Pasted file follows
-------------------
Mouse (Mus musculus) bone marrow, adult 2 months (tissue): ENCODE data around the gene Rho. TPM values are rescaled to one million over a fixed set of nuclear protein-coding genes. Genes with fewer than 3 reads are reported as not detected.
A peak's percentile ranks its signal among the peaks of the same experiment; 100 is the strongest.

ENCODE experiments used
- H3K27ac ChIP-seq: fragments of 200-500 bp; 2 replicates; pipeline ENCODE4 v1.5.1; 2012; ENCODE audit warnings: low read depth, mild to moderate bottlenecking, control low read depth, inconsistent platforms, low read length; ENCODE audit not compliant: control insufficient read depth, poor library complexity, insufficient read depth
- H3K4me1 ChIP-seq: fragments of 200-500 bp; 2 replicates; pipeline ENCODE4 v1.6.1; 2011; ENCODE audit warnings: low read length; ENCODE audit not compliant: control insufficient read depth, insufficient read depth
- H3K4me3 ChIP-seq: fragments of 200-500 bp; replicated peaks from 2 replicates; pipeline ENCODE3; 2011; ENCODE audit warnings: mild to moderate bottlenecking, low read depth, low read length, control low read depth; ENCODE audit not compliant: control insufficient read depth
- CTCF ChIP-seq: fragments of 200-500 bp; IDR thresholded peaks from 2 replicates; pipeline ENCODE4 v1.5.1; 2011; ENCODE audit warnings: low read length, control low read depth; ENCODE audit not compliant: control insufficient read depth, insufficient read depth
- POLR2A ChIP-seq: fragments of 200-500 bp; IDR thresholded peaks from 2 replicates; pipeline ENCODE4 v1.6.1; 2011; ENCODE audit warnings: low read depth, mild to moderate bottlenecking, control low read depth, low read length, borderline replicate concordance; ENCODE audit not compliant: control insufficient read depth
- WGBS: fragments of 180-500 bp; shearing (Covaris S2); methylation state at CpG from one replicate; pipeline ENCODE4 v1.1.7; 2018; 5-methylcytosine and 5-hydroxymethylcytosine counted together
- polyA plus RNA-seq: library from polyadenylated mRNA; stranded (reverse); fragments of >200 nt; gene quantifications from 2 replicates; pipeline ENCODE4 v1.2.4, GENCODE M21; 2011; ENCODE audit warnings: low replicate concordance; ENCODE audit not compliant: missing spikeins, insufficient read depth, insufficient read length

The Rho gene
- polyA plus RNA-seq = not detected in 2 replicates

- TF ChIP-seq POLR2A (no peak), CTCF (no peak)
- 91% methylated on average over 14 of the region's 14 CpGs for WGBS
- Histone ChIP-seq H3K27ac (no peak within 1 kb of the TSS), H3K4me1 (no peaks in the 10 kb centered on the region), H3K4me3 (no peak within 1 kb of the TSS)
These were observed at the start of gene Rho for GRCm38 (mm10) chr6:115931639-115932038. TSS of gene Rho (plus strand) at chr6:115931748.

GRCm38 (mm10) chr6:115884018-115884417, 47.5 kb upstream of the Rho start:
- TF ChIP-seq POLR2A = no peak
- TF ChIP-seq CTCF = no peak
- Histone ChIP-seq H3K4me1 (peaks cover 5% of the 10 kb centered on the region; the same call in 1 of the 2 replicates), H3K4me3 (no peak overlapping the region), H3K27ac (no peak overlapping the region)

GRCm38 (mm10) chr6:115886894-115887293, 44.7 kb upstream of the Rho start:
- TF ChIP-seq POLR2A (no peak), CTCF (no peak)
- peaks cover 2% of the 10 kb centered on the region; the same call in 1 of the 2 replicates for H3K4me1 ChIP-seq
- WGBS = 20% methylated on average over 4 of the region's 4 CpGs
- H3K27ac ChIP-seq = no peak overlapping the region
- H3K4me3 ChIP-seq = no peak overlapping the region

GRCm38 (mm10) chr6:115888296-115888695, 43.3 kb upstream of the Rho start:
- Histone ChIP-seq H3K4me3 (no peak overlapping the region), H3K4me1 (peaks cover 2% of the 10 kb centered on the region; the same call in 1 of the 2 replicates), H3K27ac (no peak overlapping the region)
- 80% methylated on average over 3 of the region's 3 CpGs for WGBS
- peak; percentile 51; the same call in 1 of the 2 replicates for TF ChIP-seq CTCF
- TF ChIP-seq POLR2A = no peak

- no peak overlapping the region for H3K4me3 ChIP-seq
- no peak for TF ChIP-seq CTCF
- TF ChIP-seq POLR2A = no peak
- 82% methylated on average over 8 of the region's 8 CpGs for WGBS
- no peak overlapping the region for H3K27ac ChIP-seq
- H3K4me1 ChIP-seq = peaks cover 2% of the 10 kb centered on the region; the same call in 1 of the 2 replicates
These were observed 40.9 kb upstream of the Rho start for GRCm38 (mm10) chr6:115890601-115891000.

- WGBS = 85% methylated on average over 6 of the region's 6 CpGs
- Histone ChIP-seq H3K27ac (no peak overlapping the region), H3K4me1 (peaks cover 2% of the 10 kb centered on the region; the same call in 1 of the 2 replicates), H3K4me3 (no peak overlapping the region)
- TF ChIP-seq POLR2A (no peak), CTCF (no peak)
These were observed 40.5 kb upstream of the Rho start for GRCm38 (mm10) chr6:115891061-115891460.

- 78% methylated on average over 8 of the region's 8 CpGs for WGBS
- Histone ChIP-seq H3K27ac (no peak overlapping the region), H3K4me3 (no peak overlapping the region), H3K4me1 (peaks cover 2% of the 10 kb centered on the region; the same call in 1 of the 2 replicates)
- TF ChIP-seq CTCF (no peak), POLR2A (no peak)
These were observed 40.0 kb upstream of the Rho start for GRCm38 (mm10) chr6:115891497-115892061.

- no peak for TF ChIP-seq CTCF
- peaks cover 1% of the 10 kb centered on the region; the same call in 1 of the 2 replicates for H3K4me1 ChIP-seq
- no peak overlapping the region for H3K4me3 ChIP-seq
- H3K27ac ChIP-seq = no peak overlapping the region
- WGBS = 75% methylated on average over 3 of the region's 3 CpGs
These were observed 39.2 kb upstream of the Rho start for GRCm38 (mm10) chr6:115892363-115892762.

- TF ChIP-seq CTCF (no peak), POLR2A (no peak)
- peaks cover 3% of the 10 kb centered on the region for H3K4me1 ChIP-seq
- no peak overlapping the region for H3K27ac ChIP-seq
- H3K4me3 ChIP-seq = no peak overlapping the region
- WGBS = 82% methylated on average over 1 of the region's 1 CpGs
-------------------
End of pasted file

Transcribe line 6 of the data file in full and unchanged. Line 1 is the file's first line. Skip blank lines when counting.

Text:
- H3K4me3 ChIP-seq: fragments of 200-500 bp; replicated peaks from 2 replicates; pipeline ENCODE3; 2011; ENCODE audit warnings: mild to moderate bottlenecking, low read depth, low read length, control low read depth; ENCODE audit not compliant: control insufficient read depth